providers, a fire department is more likely to view themselves as public safety officers. While a commercial agency or hospital-based service is more likely to identify as health care providers, a volunteer agency may be more likely to identify as community advocates. When there is too much focus on the politics of identity, it becomes hard to agree on mission, vision, and values. However, patients are indifferent to the type of agency an EMS provider belongs to and are simply focused on receiving care. While the medical needs of populations of patients may vary, it is more often the variability in resources of a community that drive the need or opportunity for EMS to provide innovative programs. It may seem reasonable for certain types of EMS agencies to decide that innovating to meet the needs of or fill the gaps in a community is optional. It is not! It should not be optional for EMS agencies to strive to improve patient outcomes for cardiac arrest, STEMI, stroke, COPD, asthma or any other condition. It should not be optional for EMS agencies to work to improve their notification process or their transmission of prehospital information to the hospital or coordination of care with the patient’s primary care physician. It should not be optional for EMS agencies to seek to improve and constantly reevaluate their community’s resilience to disaster. If the “what we do” is the same across all EMS system types, then EMS will be able to speak with a unified voice focused on the care of patients and populations. One small step that local agencies can take to build cohesion is to come together to form or participate in a group purchasing cooperative. This would both improve negotiating ability for prices of drugs, and equipment, and help bridge cultural gaps and possibly improve interoperability of technology and equipment.
POOLING DATA TO CARE FOR POPULATIONS The usual approach to EMS data is to focus on each incident and each patient encounter as unique, without considering either the longitudinal care of the individual patient, or the cross-sectional evaluation of what is occurring across a population at any given point in time. Multiple agencies working in the same county, city, or community each possess important subsets of the information needed to understand the care being provided by EMS to the population in a given geographical area. However, individually, none of them would have enough of the picture to understand all that is occurring, and would be hard pressed to address those issues unilaterally. One step communities faced with hyper- fragmentation can take to seek improved quality and a greater environment for innovation in EMS would be to incentivize, facilitate or require the sharing of information between EMS agencies, and with the local hospitals and local government agencies. By combining their data, the EMS community along with local governments and health care partners would be able to improve a region’s syndromic surveillance and situational awareness. In addition, administrative and medical oversight of EMS in a given area could be better coordinated and there could be improved operational efficiencies across a region by reducing duplication of services and unwarranted variation in care. It could also lead to a greater ability to measure outcomes and effects of new interventions and to enable more coordinated care for individuals and a population-based approach to health care. As a byproduct of coordination among EMS agencies, there may be increased willingness of health care and public safety stakeholders to collaborate with EMS on population health and other initiatives.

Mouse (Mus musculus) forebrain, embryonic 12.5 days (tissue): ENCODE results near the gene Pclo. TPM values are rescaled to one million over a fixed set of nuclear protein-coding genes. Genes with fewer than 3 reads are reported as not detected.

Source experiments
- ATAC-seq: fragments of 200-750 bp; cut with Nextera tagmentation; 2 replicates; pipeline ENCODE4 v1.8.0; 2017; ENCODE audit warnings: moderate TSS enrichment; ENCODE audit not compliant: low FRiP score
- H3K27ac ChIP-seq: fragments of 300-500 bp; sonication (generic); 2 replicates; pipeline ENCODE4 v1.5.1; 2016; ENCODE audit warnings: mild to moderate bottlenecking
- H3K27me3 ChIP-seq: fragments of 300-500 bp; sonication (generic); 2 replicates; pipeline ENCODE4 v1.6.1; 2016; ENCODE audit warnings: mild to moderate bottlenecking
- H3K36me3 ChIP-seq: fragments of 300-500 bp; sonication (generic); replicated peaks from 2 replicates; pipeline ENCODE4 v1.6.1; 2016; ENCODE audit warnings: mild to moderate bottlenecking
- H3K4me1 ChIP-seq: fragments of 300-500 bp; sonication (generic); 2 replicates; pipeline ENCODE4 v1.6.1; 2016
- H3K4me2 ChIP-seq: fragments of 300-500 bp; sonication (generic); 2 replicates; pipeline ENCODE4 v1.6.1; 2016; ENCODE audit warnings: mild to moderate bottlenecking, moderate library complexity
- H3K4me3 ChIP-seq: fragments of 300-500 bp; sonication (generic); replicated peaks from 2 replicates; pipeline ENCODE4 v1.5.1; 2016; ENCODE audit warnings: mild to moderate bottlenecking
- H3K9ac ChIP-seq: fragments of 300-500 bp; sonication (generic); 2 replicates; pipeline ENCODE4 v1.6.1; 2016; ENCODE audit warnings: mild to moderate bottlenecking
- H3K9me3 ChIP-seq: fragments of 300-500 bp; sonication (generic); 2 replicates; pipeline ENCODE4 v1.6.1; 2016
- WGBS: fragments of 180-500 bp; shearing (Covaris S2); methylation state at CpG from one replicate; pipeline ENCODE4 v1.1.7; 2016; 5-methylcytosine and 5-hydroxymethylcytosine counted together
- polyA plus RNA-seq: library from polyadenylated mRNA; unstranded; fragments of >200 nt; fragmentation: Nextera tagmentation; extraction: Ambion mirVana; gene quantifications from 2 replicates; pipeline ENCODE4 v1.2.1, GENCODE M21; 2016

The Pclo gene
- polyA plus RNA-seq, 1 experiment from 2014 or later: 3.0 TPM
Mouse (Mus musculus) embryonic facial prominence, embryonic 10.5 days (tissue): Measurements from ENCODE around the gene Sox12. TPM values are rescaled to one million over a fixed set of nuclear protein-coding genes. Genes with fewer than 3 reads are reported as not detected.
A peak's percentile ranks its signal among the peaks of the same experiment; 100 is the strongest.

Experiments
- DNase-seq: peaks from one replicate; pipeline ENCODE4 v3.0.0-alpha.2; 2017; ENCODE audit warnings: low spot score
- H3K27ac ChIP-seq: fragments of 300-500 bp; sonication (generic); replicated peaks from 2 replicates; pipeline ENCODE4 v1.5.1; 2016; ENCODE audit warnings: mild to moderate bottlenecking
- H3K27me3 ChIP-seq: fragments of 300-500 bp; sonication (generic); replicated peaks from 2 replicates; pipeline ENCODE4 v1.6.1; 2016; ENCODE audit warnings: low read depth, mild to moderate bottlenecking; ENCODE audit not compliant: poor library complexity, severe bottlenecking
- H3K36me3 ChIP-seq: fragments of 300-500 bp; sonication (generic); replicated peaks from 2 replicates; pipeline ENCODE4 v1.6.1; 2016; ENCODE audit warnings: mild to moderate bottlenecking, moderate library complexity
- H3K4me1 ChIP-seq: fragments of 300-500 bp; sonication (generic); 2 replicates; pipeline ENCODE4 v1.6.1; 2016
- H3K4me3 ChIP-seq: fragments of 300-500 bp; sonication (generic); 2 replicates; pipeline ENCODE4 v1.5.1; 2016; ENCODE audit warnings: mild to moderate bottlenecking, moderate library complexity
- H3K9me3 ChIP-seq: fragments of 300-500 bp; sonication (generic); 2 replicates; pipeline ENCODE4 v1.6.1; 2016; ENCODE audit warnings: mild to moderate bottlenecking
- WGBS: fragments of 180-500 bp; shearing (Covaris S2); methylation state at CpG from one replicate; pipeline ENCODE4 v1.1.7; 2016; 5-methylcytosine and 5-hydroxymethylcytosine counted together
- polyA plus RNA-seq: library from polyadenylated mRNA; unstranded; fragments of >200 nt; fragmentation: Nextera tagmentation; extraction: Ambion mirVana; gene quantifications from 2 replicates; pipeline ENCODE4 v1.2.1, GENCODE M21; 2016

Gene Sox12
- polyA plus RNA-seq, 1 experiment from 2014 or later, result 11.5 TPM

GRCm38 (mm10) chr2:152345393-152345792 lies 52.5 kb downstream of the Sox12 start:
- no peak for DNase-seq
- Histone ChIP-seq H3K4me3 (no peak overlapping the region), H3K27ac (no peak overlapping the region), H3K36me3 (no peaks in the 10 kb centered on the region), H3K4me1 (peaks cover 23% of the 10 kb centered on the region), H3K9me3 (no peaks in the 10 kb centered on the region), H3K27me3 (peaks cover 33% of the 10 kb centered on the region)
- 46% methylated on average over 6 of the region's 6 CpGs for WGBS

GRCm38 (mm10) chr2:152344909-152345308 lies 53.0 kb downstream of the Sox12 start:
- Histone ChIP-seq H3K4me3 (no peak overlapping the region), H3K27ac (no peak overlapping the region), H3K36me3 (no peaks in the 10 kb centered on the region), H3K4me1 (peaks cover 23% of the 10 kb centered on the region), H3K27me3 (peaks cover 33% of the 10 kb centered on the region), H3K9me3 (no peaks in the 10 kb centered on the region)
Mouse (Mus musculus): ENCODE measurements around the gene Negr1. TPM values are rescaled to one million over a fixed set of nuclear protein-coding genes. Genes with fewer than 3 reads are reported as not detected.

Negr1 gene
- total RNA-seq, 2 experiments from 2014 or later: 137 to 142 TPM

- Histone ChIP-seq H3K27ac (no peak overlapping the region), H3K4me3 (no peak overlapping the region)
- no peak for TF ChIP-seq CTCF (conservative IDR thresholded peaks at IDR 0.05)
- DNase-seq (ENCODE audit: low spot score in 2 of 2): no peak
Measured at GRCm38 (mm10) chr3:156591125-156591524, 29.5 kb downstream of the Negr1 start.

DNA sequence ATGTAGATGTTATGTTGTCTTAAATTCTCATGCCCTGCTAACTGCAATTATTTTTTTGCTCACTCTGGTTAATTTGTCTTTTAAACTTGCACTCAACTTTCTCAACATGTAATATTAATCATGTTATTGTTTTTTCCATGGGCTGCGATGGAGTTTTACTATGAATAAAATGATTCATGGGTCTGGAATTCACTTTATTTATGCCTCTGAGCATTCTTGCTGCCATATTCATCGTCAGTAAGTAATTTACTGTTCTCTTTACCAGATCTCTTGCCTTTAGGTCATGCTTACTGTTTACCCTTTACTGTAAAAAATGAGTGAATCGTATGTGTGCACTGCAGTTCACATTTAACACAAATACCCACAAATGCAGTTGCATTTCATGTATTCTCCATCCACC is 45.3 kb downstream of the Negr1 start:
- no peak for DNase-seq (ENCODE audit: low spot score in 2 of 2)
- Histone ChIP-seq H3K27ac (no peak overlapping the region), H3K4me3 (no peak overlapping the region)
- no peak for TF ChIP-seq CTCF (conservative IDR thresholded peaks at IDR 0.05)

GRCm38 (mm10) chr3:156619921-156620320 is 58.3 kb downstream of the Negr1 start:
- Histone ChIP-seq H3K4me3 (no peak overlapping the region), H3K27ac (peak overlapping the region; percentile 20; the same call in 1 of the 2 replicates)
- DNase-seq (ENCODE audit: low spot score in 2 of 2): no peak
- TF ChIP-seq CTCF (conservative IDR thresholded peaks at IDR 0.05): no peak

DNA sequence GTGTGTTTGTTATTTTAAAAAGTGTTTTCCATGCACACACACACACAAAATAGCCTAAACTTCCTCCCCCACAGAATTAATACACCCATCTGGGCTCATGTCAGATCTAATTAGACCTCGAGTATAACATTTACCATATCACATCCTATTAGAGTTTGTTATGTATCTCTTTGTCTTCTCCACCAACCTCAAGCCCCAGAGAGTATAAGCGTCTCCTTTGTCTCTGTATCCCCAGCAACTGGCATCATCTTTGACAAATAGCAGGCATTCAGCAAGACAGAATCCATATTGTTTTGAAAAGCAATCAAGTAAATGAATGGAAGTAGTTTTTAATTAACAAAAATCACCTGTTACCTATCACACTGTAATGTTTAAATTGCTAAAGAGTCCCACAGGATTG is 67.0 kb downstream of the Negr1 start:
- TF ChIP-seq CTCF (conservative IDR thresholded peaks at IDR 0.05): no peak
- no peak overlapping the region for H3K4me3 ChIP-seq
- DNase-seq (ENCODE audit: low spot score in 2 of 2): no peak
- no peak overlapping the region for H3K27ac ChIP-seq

MOUNT SINAI HEALTH SYSTEM | UNIVERSITY OF CALIFORNIA, SAN DIEGO
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